You see, the secret truth about teaching is: grades mean nothing. Or at least nothing much. A grade is never anything more than your professor’s best attempt to convey to you how well they think you have understood what they were trying to get you to see, and there is no objective way of measuring that. Even in disciplines that have clear right and wrong answers, the decision about what questions to ask is still fraught with human subjectivity. Good and conscientious professors will try to use their grades as a way of communicating honestly with you about what you have accomplished during your time in their class, but the whole thing is an eggshell balanced on top of a rickety shack built on quicksand. You don’t have to stir the sand much before everything breaks.

Let’s hope we don’t break things too badly and we can find a way of doing right by our students.

Image by Erik Jensen

How It Happens is an occasional feature looking at the inner workings of various creative efforts.

Teaching in a Pandemic 2: Students Are Stressed Enough Already

(Read my last entry here.)

Just a day after my last post, the university administration announced that all classes are going online for the rest of the semester, so I have spent much of the past week figuring out how that’s going to work. I started with a few basic principles and worked my way on from there. Here’s what I started from:

  1. Everything sucks right now, and it probably sucks worse for my students than it does for me. I want them to have a meaningful educational experience, but I don’t want to add to the burden of what they’re already dealing with.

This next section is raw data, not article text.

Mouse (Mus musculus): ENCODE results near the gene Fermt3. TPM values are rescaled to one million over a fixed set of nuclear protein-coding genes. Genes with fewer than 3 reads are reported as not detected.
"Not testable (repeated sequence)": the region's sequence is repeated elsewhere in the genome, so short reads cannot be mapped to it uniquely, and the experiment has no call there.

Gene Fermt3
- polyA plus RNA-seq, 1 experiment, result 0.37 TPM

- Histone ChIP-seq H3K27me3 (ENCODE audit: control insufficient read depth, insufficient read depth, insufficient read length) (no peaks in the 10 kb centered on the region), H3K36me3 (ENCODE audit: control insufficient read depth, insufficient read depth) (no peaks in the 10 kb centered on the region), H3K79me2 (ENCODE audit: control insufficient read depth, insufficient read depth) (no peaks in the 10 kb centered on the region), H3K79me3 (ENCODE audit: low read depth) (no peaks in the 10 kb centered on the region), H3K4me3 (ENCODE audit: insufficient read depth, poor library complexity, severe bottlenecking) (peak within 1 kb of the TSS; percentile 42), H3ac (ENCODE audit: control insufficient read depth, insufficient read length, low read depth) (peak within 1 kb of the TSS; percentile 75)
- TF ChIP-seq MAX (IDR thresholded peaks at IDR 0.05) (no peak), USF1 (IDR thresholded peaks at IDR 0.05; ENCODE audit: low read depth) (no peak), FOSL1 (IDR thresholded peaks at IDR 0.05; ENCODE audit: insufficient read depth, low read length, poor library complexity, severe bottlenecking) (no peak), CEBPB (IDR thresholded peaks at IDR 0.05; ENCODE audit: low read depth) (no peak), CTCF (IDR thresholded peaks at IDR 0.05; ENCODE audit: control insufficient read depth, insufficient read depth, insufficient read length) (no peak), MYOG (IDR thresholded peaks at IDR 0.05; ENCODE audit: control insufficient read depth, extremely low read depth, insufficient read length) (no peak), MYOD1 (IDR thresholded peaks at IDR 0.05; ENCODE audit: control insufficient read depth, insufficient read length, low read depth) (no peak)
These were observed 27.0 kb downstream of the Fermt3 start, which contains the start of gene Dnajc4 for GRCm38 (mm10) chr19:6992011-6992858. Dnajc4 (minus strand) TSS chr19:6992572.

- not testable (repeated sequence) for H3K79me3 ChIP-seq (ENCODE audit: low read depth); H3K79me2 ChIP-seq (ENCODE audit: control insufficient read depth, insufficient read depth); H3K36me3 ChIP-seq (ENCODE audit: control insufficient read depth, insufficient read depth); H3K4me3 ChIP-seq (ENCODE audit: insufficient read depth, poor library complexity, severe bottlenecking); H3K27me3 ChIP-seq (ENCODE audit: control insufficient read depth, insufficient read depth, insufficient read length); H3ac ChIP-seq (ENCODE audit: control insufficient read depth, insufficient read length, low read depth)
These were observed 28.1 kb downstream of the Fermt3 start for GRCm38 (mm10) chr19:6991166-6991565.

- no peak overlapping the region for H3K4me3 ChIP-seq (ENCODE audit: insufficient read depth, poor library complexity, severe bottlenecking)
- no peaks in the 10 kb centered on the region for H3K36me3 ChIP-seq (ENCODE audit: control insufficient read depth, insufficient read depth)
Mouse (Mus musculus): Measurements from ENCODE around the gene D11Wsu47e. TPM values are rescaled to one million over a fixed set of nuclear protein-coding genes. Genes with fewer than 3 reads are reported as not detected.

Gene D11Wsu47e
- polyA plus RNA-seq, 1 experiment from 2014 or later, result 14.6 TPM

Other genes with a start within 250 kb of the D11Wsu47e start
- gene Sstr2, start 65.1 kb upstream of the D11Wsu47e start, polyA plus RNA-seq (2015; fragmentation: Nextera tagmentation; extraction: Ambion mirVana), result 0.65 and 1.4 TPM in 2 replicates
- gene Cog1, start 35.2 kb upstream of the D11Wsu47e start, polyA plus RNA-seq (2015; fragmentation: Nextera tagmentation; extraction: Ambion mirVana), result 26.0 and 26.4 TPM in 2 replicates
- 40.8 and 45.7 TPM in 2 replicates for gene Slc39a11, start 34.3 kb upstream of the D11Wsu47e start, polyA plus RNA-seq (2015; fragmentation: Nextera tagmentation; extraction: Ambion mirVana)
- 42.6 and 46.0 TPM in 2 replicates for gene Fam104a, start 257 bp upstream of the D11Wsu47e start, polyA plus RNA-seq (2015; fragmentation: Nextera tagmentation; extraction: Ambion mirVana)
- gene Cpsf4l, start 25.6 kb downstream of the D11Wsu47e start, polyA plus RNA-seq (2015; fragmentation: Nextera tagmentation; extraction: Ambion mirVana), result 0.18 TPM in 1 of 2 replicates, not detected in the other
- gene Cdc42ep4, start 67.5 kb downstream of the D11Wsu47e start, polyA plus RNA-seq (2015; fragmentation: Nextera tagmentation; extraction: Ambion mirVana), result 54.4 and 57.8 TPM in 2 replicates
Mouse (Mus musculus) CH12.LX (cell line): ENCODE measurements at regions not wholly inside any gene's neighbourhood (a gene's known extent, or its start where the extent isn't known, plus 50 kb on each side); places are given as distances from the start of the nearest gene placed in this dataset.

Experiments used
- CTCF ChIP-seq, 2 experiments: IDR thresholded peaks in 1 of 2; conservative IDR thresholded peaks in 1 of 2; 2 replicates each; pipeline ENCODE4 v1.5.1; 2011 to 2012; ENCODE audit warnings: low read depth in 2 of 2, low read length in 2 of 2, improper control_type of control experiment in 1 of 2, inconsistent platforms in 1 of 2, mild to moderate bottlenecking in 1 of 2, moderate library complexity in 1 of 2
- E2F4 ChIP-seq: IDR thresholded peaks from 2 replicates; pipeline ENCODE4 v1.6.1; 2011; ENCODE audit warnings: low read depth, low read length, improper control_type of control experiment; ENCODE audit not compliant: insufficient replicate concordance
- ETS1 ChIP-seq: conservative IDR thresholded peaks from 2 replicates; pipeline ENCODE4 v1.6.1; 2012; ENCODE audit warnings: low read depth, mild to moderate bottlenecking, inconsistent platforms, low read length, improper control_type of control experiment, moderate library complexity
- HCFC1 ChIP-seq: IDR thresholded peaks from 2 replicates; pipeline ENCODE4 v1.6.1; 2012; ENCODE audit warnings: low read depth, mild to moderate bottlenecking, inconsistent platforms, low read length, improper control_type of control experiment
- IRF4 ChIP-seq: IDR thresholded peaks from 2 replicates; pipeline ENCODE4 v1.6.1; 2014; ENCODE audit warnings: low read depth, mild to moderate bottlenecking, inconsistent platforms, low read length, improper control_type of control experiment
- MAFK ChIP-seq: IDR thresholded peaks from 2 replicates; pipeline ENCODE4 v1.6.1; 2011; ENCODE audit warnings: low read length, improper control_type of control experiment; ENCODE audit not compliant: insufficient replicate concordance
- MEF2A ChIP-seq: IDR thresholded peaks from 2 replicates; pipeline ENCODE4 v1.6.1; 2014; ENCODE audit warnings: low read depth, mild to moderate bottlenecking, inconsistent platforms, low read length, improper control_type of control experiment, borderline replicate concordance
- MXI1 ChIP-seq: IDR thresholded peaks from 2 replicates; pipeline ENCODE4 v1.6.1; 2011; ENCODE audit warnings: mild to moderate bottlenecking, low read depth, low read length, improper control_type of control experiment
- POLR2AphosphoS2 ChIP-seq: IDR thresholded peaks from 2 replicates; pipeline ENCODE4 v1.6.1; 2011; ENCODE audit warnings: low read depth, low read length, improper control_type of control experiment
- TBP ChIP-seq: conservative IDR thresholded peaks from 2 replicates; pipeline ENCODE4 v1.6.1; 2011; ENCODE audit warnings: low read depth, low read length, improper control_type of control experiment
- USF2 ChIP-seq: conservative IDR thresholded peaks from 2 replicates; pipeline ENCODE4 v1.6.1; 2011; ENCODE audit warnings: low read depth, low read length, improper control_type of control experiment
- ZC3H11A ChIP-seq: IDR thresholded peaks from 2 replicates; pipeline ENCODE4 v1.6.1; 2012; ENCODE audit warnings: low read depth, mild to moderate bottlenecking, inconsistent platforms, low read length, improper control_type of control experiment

2. Different students are dealing with very different situations right now. Some of them are relatively safe and calm; their lives have not changed much. Others are back in the midst of bad or stressful home lives from which college was an escape. Some of them have plenty of time and technology on their hands; others are lucky to get a few hours to themselves and have a dodgy cellphone connection to the outside world at best. My course needs to work for all of these students.
  3. My students are good students. They want to put in the work that I am asking of them and do well. If they are struggling right now, it is a reflection of their circumstances and the failures of the larger governmental, social, and educational infrastructure they live within, not of their willingness or ability to learn.

Putting these basics together, I have made the following decisions about my courses:

  1. I will not require anyone to be available at any particular time. I will miss our face-to-face interactions in the classroom, but trying to recreate that experience online is doomed to fail and will only put unnecessary stress on my already stressed students.
  2. I will not require any work that depends on having a stable internet connection and plenty of bandwidth. As long as people can get online occasionally, that should be enough.